Like it or not, there are many companies out there who require their employees to work 24/7 — including through holidays. My husband works at a hospital, and while his newest position gives him the freedom of being off on federal holidays, in the past he’s had to work an occasional Christmas, New Years, Thanksgiving, Fourth of July, etc. My sister also works 3rd shift for a company that never shuts down regardless of the time or day, and she’s missed out on plenty of special occasions. And don’t forget the people doing the thankless work that is the apparent economical backbone of the holiday season — retail employees, bakers, cooks, hotel and banquet staff, etc. Most of these people are working long hours for little money, leaving next to no time for them to enjoy the holidays or see their families.
I personally remember working at Hallmark in the early 2000s after high school and spending 10 and 12 hour days on my feet, moving at a million miles an hour while customers degraded me and my coworkers for running out of an ornament or certain color tissue paper. I remember sitting in the stock room at the end of the night, desperately trying to help my manager balance the registers while the clock ticked closer and closer to midnight — then having to come in early the next morning to do it all again.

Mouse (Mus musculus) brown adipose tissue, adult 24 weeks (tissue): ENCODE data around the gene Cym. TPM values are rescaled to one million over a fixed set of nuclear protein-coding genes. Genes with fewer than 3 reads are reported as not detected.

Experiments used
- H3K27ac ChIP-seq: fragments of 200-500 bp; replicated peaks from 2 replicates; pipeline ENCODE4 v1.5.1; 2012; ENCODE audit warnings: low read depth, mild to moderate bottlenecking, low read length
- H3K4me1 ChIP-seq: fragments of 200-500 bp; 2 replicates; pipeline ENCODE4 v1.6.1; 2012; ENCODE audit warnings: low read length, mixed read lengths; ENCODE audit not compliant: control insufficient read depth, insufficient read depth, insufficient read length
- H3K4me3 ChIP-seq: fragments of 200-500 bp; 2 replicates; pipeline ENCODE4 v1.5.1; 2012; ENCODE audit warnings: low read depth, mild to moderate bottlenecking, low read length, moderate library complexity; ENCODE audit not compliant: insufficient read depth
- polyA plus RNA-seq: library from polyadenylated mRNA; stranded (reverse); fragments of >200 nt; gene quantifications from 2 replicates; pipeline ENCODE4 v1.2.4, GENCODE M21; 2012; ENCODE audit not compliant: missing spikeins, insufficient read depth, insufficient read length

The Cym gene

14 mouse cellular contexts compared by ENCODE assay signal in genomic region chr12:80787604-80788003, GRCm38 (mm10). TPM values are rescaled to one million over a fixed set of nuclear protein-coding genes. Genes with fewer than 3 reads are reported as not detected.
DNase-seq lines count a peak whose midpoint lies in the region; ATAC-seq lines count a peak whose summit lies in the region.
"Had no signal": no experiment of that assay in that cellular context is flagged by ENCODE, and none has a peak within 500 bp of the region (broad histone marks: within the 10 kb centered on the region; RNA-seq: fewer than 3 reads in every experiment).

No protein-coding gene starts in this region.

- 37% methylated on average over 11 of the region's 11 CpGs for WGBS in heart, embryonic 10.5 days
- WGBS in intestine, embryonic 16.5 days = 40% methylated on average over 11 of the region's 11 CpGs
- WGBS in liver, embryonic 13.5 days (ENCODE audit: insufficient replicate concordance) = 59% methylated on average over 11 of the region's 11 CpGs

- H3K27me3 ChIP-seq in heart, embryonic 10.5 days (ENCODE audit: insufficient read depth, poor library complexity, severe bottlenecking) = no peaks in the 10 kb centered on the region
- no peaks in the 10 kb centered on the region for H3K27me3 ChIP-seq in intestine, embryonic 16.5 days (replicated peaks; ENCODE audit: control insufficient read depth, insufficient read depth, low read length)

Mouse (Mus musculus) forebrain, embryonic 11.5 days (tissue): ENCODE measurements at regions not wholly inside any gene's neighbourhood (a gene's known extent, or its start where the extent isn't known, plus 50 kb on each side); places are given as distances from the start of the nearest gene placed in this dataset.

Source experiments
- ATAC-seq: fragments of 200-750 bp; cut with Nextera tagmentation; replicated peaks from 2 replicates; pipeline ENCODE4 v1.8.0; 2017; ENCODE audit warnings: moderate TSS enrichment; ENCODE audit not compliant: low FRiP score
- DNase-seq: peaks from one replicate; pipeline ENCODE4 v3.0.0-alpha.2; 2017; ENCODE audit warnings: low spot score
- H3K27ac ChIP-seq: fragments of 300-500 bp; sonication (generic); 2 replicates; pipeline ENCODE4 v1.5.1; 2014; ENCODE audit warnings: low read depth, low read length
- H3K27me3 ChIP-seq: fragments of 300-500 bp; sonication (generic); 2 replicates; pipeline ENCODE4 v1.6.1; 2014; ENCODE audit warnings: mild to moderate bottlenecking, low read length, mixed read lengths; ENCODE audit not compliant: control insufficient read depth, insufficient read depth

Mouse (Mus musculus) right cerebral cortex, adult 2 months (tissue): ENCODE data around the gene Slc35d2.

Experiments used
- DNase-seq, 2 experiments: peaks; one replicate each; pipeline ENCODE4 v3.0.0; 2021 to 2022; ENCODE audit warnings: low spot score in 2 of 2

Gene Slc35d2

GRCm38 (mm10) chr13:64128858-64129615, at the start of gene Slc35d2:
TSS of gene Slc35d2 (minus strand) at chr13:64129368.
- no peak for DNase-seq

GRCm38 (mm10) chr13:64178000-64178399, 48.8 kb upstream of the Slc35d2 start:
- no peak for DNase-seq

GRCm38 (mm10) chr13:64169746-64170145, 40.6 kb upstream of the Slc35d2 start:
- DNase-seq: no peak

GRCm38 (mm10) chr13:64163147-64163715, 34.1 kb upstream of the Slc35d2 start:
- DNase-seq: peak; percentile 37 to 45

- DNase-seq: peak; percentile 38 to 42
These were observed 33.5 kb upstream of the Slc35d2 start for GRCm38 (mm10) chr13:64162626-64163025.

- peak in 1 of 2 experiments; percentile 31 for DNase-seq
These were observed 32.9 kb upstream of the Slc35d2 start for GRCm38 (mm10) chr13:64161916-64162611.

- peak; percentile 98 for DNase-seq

If you’ve ever worked retail or customer service during a holiday season, it’s easy to see how quickly someone can become bitter about this time of year.
- Mental or Physical Health Disorders
I touched on this briefly in reason number one — and if you’ve been fortunate enough to never experience how an anxiety attack, injury, or chronic health issue can upend any plans, especially big ones like holidays — count your blessings. Many times dealing with any kind of ailment, whether it be physical or mental, can drain all of your energy and make the thought of getting dressed, making a side dish, and arriving with prettily-wrapped gifts overwhelming daunting. If someone ducks out of an event early or sends their regrets at all due to an illness, again please respect their privacy and just send good healing wishes.
As I look back over this comprehensive list, it strikes me as interesting that the hardest part about not being gaga over the holidays is other peoples’ reactions to such an outlook. People seem to take it personally if someone declines an invitation or chooses not to bake 40 dozen cookies for strangers. Over the years I’ve found that most of those people who claim to love the holidays because it celebrates hope and goodwill immediately chastise those who don’t necessarily see this alleged “season of giving” in action.
So is it any wonder that people like me grow weary or even suspicious of the “in your face” celebrations?
Don’t get me wrong. I have absolutely beautiful memories of the holidays from my childhood and teen years — sled riding in an old-fashioned toboggan with my cousins, curling up around the fireplace in my grandparents’ basement, venturing into the country to cut down a fresh Christmas tree, thirty people gathering for dinner. And every year I enjoy decorating, exchanging a few gifts with close relatives, and watching Christmas Vacation, Elf, The Grinch, and Home Alone. For a week or two. Before and after that I’m ready to move on and enjoy normal life.
And what’s wrong with that?